(19)
(11)EP 3 558 202 B1

(12)EUROPEAN PATENT SPECIFICATION

(45)Mention of the grant of the patent:
26.10.2022 Bulletin 2022/43

(21)Application number: 17829465.8

(22)Date of filing:  19.12.2017
(51)International Patent Classification (IPC): 
A61F 13/496(2006.01)
(52)Cooperative Patent Classification (CPC):
A61F 13/15593; A61F 13/4902; A61F 2013/49025
(86)International application number:
PCT/US2017/067232
(87)International publication number:
WO 2018/118872 (28.06.2018 Gazette  2018/26)

(54)

ABSORBENT ARTICLE COMPRISING IMPROVED ELASTOMERIC LAMINATES FOR DONNING

SAUGFÄHIGER ARTIKEL MIT VERBESSERTEN ELASTOMEREN LAMINATEN ZUM ANZIEHEN

ARTICLE ABSORBANT COMPRENANT DES STRATIFIÉS ÉLASTOMÈRES AMÉLIORÉS POUR L'ENFILAGE


(84)Designated Contracting States:
AL AT BE BG CH CY CZ DE DK EE ES FI FR GB GR HR HU IE IS IT LI LT LU LV MC MK MT NL NO PL PT RO RS SE SI SK SM TR

(30)Priority: 20.12.2016 US 201662436589 P
11.04.2017 US 201762483965 P
01.09.2017 US 201762553149 P
01.09.2017 US 201762553171 P
01.09.2017 US 201762553538 P
03.11.2017 US 201762581278 P

(43)Date of publication of application:
30.10.2019 Bulletin 2019/44

(73)Proprietor: The Procter & Gamble Company
Cincinnati, OH 45202 (US)

(72)Inventors:
  • LAVON, Gary, Dean
    Cincinnati, Ohio 45202 (US)
  • SCHNEIDER, Uwe
    Cincinnati, Ohio 45202 (US)
  • SEITZ, Bret, Darren
    Cincinnati, Ohio 45202 (US)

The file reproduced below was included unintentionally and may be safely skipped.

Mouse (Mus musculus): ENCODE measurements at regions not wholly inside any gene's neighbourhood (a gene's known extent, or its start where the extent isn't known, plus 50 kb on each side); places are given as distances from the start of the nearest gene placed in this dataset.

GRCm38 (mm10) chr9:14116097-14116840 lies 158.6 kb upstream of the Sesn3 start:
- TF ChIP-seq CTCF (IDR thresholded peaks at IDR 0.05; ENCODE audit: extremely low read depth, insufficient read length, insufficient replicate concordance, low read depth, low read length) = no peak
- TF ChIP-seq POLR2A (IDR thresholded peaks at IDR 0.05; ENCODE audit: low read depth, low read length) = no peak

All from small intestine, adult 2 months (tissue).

• WADE, Sarah, Marie
    Cincinnati, Ohio 45202 (US)
  • ECKSTEIN, Joseph, Allen
    Cincinnati, Ohio 45202 (US)

(74)Representative: P&G Patent Germany 
Procter & Gamble Service GmbH Sulzbacher Straße 40
65824 Schwalbach am Taunus
65824 Schwalbach am Taunus (DE)


(56)References cited: : 
EP-A1- 2 934 404
US-A1- 2004 219 854
US-A1- 2004 158 217
US-A1- 2015 320 612
  
      
    Note: Within nine months from the publication of the mention of the grant of the European patent, any person may give notice to the European Patent Office of opposition to the European patent granted. Notice of opposition shall be filed in a written reasoned statement. It shall not be deemed to have been filed until the opposition fee has been paid. (Art. 99(1) European Patent Convention).


    Description

    FIELD OF THE INVENTION



    [0001] The present disclosure relates to absorbent articles, more particularly, to disposable absorbent articles comprising improved elastomeric laminates configured to perform in various components of the disposable absorbent articles.

    BACKGROUND OF THE INVENTION